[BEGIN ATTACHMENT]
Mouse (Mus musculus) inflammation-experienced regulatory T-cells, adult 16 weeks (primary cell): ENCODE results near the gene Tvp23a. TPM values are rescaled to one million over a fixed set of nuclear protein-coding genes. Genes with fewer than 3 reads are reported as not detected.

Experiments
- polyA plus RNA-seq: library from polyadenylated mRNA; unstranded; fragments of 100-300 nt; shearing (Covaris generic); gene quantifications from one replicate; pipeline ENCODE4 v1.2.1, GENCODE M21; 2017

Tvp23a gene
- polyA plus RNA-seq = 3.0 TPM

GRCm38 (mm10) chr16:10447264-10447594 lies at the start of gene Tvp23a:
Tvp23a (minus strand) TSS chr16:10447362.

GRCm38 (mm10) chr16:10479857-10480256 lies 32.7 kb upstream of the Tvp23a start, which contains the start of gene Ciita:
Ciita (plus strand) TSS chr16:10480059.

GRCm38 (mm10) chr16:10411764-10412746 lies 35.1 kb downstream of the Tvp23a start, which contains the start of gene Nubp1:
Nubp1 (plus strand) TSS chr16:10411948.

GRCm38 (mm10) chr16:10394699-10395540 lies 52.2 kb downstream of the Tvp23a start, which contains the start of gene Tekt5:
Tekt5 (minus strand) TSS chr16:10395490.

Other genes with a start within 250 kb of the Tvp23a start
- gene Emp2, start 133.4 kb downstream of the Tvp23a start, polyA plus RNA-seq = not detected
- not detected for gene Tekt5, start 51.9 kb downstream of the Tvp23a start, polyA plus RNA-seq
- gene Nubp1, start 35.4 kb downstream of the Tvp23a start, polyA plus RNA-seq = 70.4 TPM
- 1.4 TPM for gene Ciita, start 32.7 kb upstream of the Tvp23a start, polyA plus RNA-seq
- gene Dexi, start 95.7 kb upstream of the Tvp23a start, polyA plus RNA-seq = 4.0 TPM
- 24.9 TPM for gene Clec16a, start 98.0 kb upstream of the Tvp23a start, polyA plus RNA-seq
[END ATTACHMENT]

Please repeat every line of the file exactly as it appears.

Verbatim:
Mouse (Mus musculus) inflammation-experienced regulatory T-cells, adult 16 weeks (primary cell): ENCODE results near the gene Tvp23a. TPM values are rescaled to one million over a fixed set of nuclear protein-coding genes. Genes with fewer than 3 reads are reported as not detected.

Experiments
- polyA plus RNA-seq: library from polyadenylated mRNA; unstranded; fragments of 100-300 nt; shearing (Covaris generic); gene quantifications from one replicate; pipeline ENCODE4 v1.2.1, GENCODE M21; 2017

Tvp23a gene
- polyA plus RNA-seq = 3.0 TPM

GRCm38 (mm10) chr16:10447264-10447594 lies at the start of gene Tvp23a:
Tvp23a (minus strand) TSS chr16:10447362.

GRCm38 (mm10) chr16:10479857-10480256 lies 32.7 kb upstream of the Tvp23a start, which contains the start of gene Ciita:
Ciita (plus strand) TSS chr16:10480059.

GRCm38 (mm10) chr16:10411764-10412746 lies 35.1 kb downstream of the Tvp23a start, which contains the start of gene Nubp1:
Nubp1 (plus strand) TSS chr16:10411948.

GRCm38 (mm10) chr16:10394699-10395540 lies 52.2 kb downstream of the Tvp23a start, which contains the start of gene Tekt5:
Tekt5 (minus strand) TSS chr16:10395490.

Other genes with a start within 250 kb of the Tvp23a start
- gene Emp2, start 133.4 kb downstream of the Tvp23a start, polyA plus RNA-seq = not detected
- not detected for gene Tekt5, start 51.9 kb downstream of the Tvp23a start, polyA plus RNA-seq
- gene Nubp1, start 35.4 kb downstream of the Tvp23a start, polyA plus RNA-seq = 70.4 TPM
- 1.4 TPM for gene Ciita, start 32.7 kb upstream of the Tvp23a start, polyA plus RNA-seq
- gene Dexi, start 95.7 kb upstream of the Tvp23a start, polyA plus RNA-seq = 4.0 TPM
- 24.9 TPM for gene Clec16a, start 98.0 kb upstream of the Tvp23a start, polyA plus RNA-seq